Blotcher appealed the district court's refusal to strike Hedgepeth. He argued that the district court did not follow the three-step analysis of Batson by conflating the second and third steps, and that the court erred by requiring his explanation be not only race-neutral, but also rational. Finally, he contended that the prosecution had not met its burden of proving purposeful discrimination. Blotcher, slip op. at 7. We found the record to be inconclusive not only as to whether the district court properly executed the three-part analysis, but also whether it had made a finding as to whether prosecution had met its burden of proving purposeful discrimination. Blotcher , slip op. at 7. "Based on the confusion in the transcript and the absence of the necessary Batson findings" we remanded the matter for further proceedings so that the district court could clarify its order. Blotcher, slip op. at 9.
On remand the district court in an order of August 27, 1996 stated that further proceedings were not necessary because the court had a clear recollection of the events related to the Batson challenge, as well as the court's reasons for sustaining the government's objection to the defendant's strike. The court then set forth its findings as required by Batson.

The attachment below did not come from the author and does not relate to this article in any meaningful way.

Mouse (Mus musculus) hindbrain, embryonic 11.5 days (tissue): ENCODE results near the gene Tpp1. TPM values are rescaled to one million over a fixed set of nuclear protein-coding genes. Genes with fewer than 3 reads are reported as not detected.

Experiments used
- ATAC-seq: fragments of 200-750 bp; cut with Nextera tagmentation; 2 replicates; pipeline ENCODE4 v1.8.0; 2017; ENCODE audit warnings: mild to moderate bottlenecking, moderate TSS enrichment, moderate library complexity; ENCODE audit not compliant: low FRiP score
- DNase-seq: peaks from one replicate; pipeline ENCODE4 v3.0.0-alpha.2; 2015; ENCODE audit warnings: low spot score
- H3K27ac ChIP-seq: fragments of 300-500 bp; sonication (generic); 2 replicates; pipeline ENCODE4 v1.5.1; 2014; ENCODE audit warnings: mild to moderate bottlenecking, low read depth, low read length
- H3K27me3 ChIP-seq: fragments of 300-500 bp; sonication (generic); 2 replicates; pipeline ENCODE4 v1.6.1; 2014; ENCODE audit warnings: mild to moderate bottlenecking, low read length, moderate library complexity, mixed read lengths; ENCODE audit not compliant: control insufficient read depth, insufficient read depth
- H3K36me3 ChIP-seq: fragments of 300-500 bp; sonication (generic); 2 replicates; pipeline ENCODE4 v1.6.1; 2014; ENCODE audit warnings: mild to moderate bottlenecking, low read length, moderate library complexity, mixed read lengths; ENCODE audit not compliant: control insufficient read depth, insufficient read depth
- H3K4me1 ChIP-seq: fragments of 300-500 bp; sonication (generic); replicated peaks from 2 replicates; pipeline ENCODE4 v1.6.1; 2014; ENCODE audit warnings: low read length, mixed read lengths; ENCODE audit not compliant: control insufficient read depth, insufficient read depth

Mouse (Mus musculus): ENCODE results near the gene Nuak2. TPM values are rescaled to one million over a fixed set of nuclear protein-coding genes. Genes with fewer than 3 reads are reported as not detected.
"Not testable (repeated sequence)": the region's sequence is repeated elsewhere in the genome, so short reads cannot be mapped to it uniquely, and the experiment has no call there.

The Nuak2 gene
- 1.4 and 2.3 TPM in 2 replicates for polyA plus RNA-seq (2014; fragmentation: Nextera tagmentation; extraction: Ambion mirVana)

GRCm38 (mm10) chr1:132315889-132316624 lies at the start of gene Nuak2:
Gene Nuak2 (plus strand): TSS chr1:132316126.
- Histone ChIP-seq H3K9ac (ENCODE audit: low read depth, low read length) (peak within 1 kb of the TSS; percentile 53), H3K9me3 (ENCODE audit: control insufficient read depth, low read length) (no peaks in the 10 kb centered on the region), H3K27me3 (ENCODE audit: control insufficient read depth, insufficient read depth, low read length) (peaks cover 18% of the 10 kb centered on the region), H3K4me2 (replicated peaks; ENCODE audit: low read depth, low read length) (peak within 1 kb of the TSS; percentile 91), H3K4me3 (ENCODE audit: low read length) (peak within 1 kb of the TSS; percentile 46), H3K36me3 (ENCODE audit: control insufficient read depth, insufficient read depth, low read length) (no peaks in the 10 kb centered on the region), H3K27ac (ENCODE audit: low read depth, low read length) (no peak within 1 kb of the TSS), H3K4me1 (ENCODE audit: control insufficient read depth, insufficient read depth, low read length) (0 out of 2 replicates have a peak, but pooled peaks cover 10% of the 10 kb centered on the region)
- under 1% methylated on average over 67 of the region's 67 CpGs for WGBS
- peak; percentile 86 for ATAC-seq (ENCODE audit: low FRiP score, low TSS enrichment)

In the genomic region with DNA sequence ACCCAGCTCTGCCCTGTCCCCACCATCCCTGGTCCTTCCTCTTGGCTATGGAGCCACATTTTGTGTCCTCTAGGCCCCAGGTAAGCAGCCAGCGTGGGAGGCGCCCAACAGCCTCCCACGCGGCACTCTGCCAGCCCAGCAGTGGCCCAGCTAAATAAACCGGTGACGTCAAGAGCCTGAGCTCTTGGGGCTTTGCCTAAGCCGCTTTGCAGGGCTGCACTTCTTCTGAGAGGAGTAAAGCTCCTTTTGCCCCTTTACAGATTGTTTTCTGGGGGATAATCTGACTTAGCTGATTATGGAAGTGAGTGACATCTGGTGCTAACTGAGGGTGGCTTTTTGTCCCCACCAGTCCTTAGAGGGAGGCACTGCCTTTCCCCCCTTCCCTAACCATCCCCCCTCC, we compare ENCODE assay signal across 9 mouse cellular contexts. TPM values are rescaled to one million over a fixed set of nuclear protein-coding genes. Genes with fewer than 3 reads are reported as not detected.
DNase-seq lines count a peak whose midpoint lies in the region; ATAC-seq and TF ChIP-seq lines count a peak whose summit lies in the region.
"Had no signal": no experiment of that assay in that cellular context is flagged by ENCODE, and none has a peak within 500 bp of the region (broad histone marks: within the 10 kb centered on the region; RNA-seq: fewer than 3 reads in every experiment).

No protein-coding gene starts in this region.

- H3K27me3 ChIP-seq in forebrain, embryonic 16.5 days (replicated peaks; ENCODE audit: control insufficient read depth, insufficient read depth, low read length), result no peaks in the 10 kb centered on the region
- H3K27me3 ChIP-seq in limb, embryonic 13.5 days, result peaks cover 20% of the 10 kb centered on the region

1. The United States made out a prima facie case of purposeful discrimination in noting that the defendant, who is an African-American, had demonstrated a discriminatory pattern by exercising six of its ten peremptory challenges to remove white veniremen from the jury box.
2. The court and the United States accepted the defendant's explanation for removing five of the six veniremen; as to the sixth, the defendant proffered the race-neutral explanation that the juror "appears to be a very-- just from his appearance, a conservative person. . . . He's got his hair kind of nice and he's got nice glasses on." This explanation does not have to state "a reason that makes sense;" it merely must not be based on race. Purkett v. Elem, 115 S. Ct. 1769, 1771 (1995).